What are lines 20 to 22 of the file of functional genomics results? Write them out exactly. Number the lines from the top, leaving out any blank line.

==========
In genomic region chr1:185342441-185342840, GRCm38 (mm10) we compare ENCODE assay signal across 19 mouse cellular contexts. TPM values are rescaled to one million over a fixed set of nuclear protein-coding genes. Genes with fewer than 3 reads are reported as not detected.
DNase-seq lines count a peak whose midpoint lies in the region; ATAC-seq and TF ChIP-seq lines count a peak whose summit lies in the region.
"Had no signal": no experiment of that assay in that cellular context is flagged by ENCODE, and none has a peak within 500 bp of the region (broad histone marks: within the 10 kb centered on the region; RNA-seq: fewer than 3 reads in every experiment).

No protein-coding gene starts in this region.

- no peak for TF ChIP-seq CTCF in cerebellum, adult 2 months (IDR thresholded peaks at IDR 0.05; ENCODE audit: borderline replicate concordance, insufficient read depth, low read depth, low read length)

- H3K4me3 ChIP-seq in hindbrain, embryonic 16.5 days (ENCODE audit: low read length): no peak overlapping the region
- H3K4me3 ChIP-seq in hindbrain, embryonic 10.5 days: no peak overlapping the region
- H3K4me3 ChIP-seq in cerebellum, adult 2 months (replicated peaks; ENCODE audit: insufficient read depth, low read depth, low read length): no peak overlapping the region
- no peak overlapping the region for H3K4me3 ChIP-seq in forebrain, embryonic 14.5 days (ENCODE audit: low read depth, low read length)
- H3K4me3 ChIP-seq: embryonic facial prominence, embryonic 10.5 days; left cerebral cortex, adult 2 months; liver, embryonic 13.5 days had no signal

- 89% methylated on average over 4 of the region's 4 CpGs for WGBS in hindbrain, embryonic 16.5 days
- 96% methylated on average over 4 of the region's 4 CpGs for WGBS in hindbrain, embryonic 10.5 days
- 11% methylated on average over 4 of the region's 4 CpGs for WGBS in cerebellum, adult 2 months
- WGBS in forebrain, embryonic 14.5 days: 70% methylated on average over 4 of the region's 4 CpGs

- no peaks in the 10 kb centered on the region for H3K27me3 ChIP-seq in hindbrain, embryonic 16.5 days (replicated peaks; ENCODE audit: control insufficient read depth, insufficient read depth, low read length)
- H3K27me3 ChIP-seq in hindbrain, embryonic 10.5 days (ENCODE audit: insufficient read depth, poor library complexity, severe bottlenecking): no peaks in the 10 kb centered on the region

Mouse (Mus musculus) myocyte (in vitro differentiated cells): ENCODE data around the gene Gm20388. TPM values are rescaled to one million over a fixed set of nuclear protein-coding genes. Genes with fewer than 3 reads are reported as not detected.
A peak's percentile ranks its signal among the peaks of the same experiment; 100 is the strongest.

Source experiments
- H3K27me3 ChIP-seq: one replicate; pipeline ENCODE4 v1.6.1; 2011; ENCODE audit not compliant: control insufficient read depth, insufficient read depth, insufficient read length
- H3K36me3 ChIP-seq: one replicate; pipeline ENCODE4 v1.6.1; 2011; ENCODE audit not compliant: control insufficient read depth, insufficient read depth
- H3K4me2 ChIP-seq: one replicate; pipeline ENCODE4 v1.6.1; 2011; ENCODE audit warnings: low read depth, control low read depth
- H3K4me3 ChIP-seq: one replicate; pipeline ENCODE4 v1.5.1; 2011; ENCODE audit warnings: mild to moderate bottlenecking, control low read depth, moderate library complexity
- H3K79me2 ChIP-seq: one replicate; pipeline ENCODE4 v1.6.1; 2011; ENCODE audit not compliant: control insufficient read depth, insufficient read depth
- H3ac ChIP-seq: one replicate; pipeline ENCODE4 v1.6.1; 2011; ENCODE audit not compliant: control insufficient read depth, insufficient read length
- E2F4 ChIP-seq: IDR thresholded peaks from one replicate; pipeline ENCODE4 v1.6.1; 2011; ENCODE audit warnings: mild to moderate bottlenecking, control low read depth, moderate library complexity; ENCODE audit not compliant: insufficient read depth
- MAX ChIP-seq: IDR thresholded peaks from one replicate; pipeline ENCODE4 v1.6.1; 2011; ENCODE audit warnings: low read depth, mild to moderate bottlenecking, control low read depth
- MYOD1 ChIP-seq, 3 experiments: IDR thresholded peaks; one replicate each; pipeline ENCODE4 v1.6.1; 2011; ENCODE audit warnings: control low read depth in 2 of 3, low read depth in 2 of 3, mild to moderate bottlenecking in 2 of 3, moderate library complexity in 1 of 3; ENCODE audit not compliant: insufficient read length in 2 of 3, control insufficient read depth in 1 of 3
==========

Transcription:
- H3K27me3 ChIP-seq: one replicate; pipeline ENCODE4 v1.6.1; 2011; ENCODE audit not compliant: control insufficient read depth, insufficient read depth, insufficient read length
- H3K36me3 ChIP-seq: one replicate; pipeline ENCODE4 v1.6.1; 2011; ENCODE audit not compliant: control insufficient read depth, insufficient read depth
- H3K4me2 ChIP-seq: one replicate; pipeline ENCODE4 v1.6.1; 2011; ENCODE audit warnings: low read depth, control low read depth